Taiwan Semiconductor Manufacturing (NYSE:TSM) or TSMC became the first contract chip maker in the industry to launch operations at its 20-nanometer production capacity in the beginning of this year. And the company has already started to reap the benefits from its newest manufacturing line as it started to supply the first batch of A8 microprocessors for the next generation of Apple's (NASDAQ:AAPL) iconic iPhones as part of a 3-year deal between them.
While the move has effectively ended Samsung's monopoly as the sole chip supplier for the iPhone ever since its launch in 2007, TSMC looks set to deepen its ties with Apple even further as the two companies agree to collaborate on an even more sophisticated 16-nanometer microprocessor technology next year .
But then, chip manufacturing is a highly competitive and capital-intensive industry and TSMC would need to do a lot more than bagging the Apple business to stay a notch ahead of rivals such as Intel (NASDAQ:INTC) and Samsung. Let's take a closer look as to how the company plans to sustain its profitability in the near future.
TSMC is already in the process of implementing its plans to invest a whopping $27 billion spread over a 3-year period toward technology upgrades and capacity expansion at its facilities. In fact, it is expected to spend somewhere around $10 billion as a part of its capital expenditures in this year alone.
A majority of these investments are targeted toward achieving even more advanced and sophisticated chip manufacturing capacities, including 10-nanometer production lines designed to achieve greater economies of scale and higher profit margins. With orders from Apple expected to contribute around 10% of TSMC's overall revenues in this year alone, the former's addition to its already substantial customer portfolio is likely to be a big help in funding these mega investment plans.
The roadblocks, if any
TSMC's current expansion plans are very much necessary to keep a check on competitors such as Intel that are also in the fray to acquire a part of the lucrative Apple business. With Intel having recently roped in a major customer in the form of Panasonic Corp. for its already functional and highly advanced 14-nanometer chip manufacturing line, TSMC knows that it simply cannot afford to ignore the former's financial muscle and production capabilities that enable it to emerge as a formidable competitor.
However, TSMC's other major rival Samsung Electronics is definitely having a tough time at present. The South Korean company's chip making business has already been affected by poor sales of its current lineup of smartphones during the recent second quarter, when operating earnings fell by as much as 27% on a YoY basis. On the other hand, the fact that Apple and Samsung have been engaged in a series of patent infringement battles in regions spread out all across the world is also something that may have worked in TSMC's favor while securing the current order.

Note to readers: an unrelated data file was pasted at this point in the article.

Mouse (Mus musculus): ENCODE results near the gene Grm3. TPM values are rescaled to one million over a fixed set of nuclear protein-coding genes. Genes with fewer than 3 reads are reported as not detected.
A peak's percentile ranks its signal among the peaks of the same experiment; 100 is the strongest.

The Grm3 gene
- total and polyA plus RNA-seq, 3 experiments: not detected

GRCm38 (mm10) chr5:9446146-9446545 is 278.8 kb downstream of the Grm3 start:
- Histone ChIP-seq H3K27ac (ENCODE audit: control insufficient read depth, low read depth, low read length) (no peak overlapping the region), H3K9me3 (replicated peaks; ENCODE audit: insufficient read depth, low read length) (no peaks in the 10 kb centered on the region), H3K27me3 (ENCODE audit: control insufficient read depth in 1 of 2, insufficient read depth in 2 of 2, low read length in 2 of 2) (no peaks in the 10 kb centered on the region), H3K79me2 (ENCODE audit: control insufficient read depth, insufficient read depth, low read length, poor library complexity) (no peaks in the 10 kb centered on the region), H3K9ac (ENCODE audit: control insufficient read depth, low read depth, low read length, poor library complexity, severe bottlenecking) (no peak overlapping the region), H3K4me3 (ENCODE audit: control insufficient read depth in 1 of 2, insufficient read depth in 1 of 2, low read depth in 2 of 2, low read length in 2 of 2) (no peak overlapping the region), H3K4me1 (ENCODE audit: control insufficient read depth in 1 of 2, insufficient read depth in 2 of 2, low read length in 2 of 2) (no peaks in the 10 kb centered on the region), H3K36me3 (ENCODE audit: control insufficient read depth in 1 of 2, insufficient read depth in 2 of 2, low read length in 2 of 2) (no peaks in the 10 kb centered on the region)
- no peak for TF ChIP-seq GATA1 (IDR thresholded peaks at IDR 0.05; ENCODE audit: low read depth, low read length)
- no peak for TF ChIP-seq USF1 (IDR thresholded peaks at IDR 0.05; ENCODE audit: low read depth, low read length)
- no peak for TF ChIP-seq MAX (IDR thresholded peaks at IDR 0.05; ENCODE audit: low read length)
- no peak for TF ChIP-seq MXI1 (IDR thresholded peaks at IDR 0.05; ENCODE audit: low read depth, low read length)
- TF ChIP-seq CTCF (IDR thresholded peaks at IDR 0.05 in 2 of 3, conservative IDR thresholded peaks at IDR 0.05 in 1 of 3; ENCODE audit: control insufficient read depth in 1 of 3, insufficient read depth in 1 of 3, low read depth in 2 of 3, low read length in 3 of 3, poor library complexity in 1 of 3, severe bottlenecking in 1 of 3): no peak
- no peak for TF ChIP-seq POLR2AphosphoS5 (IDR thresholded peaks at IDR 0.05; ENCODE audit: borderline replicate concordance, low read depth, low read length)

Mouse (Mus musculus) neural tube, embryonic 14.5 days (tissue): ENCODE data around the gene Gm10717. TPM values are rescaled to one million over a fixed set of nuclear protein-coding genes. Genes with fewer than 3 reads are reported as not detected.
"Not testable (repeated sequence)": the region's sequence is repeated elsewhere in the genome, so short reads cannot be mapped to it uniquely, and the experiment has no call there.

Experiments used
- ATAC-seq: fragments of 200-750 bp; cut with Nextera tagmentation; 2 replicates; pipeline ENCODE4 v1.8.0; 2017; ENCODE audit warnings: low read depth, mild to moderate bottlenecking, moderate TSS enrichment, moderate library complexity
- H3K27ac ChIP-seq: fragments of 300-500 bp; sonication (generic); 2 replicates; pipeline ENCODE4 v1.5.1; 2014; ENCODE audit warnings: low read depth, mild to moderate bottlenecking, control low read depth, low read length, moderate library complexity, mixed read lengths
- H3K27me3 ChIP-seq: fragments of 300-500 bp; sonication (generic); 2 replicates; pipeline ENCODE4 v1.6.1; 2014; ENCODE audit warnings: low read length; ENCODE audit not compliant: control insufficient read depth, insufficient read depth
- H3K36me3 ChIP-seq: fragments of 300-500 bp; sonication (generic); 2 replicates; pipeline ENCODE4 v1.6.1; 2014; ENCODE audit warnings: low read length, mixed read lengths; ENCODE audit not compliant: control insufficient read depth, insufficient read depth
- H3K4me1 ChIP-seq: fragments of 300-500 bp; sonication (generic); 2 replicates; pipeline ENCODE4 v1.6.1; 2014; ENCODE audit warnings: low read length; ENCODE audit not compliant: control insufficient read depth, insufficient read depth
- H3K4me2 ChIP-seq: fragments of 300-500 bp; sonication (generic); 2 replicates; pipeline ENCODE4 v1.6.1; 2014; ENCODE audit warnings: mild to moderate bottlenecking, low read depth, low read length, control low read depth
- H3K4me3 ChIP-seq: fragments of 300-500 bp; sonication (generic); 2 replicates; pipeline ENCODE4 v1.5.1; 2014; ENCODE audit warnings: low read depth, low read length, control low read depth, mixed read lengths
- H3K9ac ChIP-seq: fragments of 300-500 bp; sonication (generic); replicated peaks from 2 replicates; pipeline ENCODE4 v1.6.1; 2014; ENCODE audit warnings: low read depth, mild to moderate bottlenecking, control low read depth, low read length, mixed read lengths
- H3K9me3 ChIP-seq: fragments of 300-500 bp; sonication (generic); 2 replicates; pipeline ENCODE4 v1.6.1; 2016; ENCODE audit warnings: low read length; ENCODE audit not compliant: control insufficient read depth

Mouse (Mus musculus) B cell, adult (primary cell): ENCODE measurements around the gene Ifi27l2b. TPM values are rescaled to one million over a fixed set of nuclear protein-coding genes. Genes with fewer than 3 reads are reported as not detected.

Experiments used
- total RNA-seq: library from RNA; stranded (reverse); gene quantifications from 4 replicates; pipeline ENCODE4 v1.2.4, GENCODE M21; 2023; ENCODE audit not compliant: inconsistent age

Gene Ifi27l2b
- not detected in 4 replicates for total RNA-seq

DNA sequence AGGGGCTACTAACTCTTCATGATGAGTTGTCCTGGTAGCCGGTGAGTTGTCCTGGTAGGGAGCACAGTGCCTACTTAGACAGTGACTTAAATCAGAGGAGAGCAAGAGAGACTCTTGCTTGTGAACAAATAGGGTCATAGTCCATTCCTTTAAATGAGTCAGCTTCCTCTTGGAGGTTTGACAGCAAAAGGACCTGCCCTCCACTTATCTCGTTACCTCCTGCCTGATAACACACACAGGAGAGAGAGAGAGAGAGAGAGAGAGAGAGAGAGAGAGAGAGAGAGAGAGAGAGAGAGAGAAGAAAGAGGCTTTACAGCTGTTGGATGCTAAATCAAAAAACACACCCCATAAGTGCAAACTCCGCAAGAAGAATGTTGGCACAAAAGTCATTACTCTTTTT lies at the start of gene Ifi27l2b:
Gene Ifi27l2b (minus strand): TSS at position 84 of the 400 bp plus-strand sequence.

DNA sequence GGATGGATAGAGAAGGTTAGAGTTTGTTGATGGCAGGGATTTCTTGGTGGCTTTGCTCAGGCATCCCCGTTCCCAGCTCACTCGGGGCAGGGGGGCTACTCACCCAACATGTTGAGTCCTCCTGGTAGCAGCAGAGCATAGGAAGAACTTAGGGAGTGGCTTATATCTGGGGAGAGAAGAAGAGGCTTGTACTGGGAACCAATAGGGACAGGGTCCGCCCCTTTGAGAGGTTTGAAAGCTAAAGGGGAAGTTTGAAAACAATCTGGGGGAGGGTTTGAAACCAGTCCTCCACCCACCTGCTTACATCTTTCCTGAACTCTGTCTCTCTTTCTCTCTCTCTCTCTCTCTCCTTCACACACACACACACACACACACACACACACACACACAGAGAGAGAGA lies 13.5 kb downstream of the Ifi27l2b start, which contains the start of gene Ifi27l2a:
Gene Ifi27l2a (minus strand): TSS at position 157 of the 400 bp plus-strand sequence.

A load of opportunities
At the same time, Apple's highly probable entry into the wearable devices category is also likely to translate into increased demand for more advanced chips, leading to consistently brightening prospects for suppliers like TSMC. Besides, with the high-end smartphone segment witnessing a steady slowdown in sales in the developed markets of the world, a lot of chip manufacturing companies like Qualcomm (NASDAQ:QCOM) are increasingly focusing on emerging markets like China that have witnessed a surge in smartphone sales in recent years.
One of TSMC's biggest customers, Qualcomm is currently focusing on designing a range of low-end, customized chips for handsets that are purchased by cost-conscious customers in China. Coupled with the rapid expansion of the 4G LTE network infrastructure in that region, this is likely to lead to an enhanced demand for chips and an even healthier scenario for TSMC's order books in future.
Foolish final thoughts
The surge in investor confidence is palpable as TSMC's stock prices have gone up by more than 30% since the beginning of this year. And let's not forget that we're talking about a company here that's still the world's largest contract chip maker with a 50% share of the global market that's worth a staggering approximately $38.9 billion. Incidentally, the Apple deal should enable the company to significantly enhance its current market share.
TSMC is expected to surpass analyst estimates when it declares its earnings for the second quarter on July 16; this is a stock that deserves a place in your tech portfolio.
Subhadeep Ghose has no position in any stocks mentioned. The Motley Fool recommends Apple and Intel. The Motley Fool owns shares of Apple, Intel, and Qualcomm. Try any of our Foolish newsletter services free for 30 days. We Fools may not all hold the same opinions, but we all believe that considering a diverse range of insights makes us better investors. The Motley Fool has a disclosure policy.